Regulating Genome Editing: What Role for International Human Rights Law?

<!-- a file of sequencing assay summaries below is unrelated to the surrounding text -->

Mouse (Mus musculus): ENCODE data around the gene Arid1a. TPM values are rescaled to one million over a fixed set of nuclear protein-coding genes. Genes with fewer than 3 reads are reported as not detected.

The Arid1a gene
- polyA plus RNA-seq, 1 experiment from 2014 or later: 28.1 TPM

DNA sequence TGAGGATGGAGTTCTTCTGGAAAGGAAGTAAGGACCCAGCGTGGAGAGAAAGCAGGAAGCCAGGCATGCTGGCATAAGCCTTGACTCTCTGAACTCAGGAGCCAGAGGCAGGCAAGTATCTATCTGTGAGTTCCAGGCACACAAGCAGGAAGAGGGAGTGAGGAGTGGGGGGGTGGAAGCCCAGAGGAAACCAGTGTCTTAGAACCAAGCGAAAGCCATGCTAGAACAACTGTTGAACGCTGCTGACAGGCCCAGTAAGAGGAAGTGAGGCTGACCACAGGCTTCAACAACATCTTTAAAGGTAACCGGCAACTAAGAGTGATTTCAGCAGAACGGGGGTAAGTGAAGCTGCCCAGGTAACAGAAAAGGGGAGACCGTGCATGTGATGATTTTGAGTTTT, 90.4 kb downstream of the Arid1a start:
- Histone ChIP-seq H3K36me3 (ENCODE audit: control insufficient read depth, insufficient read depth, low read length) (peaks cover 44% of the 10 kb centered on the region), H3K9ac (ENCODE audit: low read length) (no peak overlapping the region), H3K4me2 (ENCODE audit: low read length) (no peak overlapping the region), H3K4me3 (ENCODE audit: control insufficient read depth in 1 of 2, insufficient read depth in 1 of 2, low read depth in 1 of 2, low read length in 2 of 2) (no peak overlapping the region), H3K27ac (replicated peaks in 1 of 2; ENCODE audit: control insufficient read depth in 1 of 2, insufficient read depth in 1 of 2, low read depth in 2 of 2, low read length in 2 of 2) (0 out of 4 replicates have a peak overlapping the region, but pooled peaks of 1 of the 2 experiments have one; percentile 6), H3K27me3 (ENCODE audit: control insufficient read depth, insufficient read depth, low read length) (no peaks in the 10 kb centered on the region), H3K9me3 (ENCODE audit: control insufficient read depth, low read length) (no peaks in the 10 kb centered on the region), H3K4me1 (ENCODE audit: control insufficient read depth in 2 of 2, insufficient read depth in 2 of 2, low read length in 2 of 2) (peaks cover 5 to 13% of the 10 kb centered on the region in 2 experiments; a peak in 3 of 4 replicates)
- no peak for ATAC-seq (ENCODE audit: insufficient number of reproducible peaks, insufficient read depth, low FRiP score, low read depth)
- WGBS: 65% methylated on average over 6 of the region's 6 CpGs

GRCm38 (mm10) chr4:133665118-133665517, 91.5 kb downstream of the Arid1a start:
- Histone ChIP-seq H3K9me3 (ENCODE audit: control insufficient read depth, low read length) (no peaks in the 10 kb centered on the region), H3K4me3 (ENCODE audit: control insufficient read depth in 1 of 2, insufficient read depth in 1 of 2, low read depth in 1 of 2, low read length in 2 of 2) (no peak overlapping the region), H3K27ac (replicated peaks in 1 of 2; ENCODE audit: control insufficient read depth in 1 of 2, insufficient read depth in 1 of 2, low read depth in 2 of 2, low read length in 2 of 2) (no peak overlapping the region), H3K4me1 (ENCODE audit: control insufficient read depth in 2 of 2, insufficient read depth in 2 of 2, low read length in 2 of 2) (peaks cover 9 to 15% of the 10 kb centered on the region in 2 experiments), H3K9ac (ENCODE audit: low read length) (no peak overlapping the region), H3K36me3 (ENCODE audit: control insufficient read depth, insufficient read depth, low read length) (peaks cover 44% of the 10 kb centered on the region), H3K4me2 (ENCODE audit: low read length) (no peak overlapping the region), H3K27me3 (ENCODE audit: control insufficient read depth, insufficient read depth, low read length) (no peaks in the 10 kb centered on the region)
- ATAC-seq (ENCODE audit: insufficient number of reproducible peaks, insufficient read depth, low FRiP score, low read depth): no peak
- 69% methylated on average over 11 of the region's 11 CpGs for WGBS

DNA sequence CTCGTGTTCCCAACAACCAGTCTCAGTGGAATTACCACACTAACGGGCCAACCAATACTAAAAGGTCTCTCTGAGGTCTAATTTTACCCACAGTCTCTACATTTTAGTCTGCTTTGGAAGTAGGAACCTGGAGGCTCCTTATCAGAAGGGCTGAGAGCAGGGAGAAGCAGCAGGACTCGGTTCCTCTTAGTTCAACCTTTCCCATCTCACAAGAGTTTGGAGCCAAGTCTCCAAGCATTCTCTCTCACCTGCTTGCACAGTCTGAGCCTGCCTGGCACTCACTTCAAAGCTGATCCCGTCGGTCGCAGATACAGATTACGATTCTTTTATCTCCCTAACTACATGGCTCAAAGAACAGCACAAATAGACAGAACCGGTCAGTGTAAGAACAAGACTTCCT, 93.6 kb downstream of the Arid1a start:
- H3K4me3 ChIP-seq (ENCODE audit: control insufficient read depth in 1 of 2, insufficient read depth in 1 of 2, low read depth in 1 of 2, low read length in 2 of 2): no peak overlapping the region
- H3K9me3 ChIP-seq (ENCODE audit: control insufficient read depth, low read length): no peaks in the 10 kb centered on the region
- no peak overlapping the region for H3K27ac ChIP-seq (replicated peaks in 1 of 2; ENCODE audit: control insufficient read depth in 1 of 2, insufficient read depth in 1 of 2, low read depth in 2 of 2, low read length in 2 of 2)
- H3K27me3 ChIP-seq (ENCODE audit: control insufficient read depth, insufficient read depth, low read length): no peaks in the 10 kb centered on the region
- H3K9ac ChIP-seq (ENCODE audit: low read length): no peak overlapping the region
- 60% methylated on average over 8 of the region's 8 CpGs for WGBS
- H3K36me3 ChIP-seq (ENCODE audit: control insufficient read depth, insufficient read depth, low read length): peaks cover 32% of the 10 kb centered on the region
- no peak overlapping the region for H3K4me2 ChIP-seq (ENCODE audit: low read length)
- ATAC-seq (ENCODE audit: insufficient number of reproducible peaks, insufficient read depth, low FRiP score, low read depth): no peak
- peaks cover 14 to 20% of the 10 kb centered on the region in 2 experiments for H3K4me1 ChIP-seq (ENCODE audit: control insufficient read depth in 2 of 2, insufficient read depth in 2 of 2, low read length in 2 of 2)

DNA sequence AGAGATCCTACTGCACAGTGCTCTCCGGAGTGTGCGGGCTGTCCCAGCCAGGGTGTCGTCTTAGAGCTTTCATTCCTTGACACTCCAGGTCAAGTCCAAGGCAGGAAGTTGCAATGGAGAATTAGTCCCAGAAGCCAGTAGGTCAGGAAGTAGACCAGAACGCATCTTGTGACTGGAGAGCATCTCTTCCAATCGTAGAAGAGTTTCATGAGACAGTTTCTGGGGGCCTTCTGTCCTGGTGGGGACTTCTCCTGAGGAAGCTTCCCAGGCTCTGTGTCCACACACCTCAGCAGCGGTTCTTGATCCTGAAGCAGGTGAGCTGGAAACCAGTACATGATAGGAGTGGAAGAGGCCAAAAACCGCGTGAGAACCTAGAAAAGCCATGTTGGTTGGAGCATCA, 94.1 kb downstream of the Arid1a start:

This article offers a critical assessment of the role of international human rights law in the regulation of genome editing. The international regulation of interventions in the human genome is currently approached through the framework of human rights law. Given the rapid scientific developments in the field of genetics, it is important to explore the implications of this framework for the research and clinical application of genome editing. The broader normative question is whether the existing human rights standards are sufficient in addressing the challenges posed by the new technology. It will be argued that while international human rights law does not prohibit genome editing, it imposes important restrictions on it. However, existing human rights standards are arguably insufficient to regulate germline genome editing due to the significant loopholes in their protection with respect to embryos, as well as to the wide-ranging implications of the new technology for society and humankind. It will be suggested that new standards are needed, ideally set out in a new international instrument and supported by an institutional framework. These will help address the specific challenges posed by the new technology and ensure its equitable use in the interest of humanity.